Ben Mendelsohn: the best actor flying under people’s radars

Ben Mendelsohn might just be the best actor working in US film today, who isn't appearing on people's 'best of' lists...

You won’t find Ben Mendelsohn making many ‘best contemporary actors’ listicles. Places on those, you see, are reserved for the likes of Hardy, Fassbender, Gosling, Bale; because when we debate the best actors working today, we tend to talk in stars, in leads, typically leaving the supporting artists and the character actors off the list. Not that Mendelsohn is famous enough to be part of the mainstream version of that conversation anyway.

Pre-Star Wars spin-off Rogue One, in which he’ll play the villain, Ben Mendelsohn remains more of a face than a name. Nonetheless: Mendelsohn has worked alongside each of the aforementioned leading men – as victim, pursuer, friend, and foe, respectively – and has arguably been more impressive than them all.

Something of a minor star in his native Australia since breaking out in 1987’s The Year My Voice Broke, Ben Mendelsohn didn’t really register on Hollywood’s radar until David Michod’s mini crime epic Animal Kingdom in 2010. In it Mendelsohn plays Andrew ‘Pope’ Cody, the eldest brother of a Melbourne crime family recently out of hiding and looking to resume a life of disrepute. It’s obvious how this became Mendelsohn’s calling card: up against better-knowns Guy Pearce and Joel Edgerton – no slouches themselves – Mendelsohn is fearsomely superior, rendering Pope a sociopathic blank whose moral core was apparently ruptured from birth.

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In the half-decade since Animal Kingdom brought him to wider attention, Ben Mendelsohn has come to work under an array of great contemporary filmmakers: Ridley Scott, Christopher Nolan, Andrew Dominik, Derek Cianfrance. For them and others, across more than a dozen films, Mendelsohn has, since Kingdom, taken to specialising in a certain kind of scumbag: slimy but oddly charming or charismatic, a raspy orator who’s often a way with words.

He’s not quite a physical chameleon – whether he’s clean-cut and suited as The Dark Knight Rises’ treacherous Daggett, or sun-baked and lank-haired as Bloodline’s Danny Rayburn, Mendelsohn can’t help but always look more or less the same. Even limited by his inescapable outward Mendelsohn-ness, however, no one performance from the actor since 2010 has been alike. For some actors, changes role-to-role happen superficially; for Mendelsohn, the transformation occurs internally.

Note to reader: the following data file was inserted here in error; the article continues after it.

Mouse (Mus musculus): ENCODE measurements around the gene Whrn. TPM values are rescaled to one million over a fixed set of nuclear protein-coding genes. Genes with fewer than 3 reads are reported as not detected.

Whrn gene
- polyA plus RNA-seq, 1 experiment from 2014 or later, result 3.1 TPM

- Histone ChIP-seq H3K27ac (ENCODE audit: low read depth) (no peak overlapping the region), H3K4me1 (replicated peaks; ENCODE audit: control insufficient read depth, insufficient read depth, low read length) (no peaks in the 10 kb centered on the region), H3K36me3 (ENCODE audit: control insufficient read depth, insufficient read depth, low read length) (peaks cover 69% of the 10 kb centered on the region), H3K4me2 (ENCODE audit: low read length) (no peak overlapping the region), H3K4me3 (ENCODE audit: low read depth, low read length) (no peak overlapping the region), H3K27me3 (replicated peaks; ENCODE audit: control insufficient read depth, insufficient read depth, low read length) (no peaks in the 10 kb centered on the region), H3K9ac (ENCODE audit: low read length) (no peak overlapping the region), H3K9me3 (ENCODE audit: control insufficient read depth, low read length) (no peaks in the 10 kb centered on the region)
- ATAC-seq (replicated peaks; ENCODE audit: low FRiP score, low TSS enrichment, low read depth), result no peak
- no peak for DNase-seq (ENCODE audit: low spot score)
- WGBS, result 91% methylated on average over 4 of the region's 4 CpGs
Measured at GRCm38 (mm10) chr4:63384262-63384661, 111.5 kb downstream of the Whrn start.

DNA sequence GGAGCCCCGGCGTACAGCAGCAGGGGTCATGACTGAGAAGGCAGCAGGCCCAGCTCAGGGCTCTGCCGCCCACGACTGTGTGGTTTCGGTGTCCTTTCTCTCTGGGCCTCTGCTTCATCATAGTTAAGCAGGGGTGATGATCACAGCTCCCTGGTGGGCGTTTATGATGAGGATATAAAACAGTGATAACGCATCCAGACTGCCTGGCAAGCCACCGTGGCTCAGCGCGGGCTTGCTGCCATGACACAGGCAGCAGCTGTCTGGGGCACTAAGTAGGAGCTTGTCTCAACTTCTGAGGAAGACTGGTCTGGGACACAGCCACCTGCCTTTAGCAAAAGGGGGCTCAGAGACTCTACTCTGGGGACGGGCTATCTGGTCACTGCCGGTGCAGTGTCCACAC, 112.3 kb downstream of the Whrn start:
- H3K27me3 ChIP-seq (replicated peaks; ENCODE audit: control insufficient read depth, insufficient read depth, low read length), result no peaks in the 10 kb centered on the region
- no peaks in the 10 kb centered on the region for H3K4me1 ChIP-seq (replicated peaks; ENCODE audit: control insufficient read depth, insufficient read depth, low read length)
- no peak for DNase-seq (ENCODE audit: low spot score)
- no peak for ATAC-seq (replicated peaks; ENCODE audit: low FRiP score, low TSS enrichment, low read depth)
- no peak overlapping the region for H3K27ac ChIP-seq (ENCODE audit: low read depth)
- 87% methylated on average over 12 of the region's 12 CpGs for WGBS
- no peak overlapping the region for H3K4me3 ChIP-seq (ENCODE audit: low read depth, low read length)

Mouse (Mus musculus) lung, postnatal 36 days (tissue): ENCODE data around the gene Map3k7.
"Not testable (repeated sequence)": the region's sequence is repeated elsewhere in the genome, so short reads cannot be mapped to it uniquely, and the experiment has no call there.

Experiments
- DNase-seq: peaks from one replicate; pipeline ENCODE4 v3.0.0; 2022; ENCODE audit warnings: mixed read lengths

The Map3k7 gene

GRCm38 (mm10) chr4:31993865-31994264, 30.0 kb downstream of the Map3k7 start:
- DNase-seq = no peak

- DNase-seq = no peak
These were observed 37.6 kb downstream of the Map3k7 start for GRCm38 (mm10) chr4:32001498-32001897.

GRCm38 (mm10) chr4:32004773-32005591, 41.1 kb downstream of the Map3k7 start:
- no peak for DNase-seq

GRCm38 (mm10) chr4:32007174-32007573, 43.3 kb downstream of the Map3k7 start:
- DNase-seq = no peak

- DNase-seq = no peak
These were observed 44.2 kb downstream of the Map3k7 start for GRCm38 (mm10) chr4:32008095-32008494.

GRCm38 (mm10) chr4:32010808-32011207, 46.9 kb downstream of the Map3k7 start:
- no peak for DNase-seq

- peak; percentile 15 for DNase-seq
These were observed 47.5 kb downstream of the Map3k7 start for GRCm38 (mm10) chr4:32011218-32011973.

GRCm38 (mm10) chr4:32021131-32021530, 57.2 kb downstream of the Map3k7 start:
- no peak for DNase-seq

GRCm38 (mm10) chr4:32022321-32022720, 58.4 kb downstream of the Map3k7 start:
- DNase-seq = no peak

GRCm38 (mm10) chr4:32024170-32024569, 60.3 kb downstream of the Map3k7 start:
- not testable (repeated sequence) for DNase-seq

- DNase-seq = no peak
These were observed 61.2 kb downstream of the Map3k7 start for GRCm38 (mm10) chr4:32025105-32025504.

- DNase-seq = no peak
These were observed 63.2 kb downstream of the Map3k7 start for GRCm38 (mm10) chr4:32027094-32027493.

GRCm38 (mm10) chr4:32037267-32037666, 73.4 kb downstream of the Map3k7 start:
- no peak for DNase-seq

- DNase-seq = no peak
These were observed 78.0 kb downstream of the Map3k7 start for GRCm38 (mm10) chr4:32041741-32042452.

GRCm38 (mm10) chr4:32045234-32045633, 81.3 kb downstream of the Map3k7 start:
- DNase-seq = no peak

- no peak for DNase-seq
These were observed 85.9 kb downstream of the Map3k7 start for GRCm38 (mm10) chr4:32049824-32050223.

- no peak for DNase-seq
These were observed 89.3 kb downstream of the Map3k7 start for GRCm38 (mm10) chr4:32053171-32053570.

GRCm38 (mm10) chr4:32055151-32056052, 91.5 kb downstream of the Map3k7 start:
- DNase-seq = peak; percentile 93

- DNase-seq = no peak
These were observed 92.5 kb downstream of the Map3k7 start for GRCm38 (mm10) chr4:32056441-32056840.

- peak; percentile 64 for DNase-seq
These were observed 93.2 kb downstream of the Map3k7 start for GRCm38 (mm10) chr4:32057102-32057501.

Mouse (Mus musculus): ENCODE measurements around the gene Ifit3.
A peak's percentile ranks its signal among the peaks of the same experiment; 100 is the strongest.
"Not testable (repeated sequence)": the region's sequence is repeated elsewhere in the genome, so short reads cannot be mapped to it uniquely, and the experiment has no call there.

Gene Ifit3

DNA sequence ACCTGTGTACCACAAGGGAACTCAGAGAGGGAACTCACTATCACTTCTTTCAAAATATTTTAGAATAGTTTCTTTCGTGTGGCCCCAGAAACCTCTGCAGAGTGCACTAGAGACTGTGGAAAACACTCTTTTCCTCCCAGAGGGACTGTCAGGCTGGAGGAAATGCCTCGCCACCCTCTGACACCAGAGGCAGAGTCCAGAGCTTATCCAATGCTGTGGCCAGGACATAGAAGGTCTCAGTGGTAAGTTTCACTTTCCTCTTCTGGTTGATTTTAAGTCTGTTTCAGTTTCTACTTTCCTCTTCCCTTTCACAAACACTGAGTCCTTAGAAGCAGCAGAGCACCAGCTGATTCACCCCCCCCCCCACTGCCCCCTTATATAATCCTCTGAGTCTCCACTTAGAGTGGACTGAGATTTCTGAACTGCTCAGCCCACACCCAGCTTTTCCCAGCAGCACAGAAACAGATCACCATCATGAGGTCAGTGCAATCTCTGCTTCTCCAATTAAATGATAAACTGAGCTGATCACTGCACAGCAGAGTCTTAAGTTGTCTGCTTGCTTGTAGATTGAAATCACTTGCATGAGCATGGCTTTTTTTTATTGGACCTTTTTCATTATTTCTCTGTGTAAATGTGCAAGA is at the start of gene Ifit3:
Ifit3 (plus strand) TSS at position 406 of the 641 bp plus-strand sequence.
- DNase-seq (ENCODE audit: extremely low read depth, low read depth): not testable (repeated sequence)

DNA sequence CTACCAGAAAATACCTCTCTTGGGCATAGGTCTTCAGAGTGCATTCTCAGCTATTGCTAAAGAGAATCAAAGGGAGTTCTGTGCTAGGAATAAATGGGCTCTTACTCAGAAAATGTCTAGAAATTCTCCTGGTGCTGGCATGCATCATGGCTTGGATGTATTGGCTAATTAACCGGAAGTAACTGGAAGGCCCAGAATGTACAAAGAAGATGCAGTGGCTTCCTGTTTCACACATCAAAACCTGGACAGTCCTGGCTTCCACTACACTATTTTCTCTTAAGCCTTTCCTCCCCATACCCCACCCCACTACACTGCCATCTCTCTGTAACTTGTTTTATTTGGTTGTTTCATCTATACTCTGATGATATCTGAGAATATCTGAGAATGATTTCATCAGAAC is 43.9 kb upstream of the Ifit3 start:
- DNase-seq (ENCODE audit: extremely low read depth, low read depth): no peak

The range displayed by the man has been incredible. As The Place Beyond The Pines’ petty criminal Robin, Mendelsohn’s a borderline-eccentric with a latent manipulative streak; as Killing Them Softly’s heroin addict deadbeat Russell, he’s a dopey, garrulous screw-up; as Starred Up’s Neville Love, he’s a jailbird suffocating a natural paternal extinct towards his similarly banged-up son after years of brutalising incarceration. These could all basically be classified as bad men, but for Mendelsohn evidently there’s no character who can be dismissed as irredeemable. For him, there’s always a reason the bad got to be bad. In Netflix’s Bloodline, for example, Mendelsohn plays Danny as a destructive, self-loathing manchild desperately trying to make those around him feel misery because it’s all the character’s known since he was a boy.

The appeal of Ben Mendelsohn isn’t that he’s Hollywood attractive or an expert at the publicity game. In interviews he’s awkward and fidgety, and he looks real-world 46, not movie 46. He’s the same age as his Killer Elite co-star Jason Statham, but Mendelsohn in contrast wears the lines and wear of someone who’d missed the life of luxury up until he started being handed sweet movie gigs five years ago. The face is weathered, the hair is tangled and greying, the teeth aren’t unnaturally whitened. He’s not outwardly unappealing, and the charisma alone is attractive, but rarefied beauty isn’t what’s getting Mendelsohn jobs on some of the biggest movies around. The appeal of this man to those who’ve come to admire him must just be that he can act.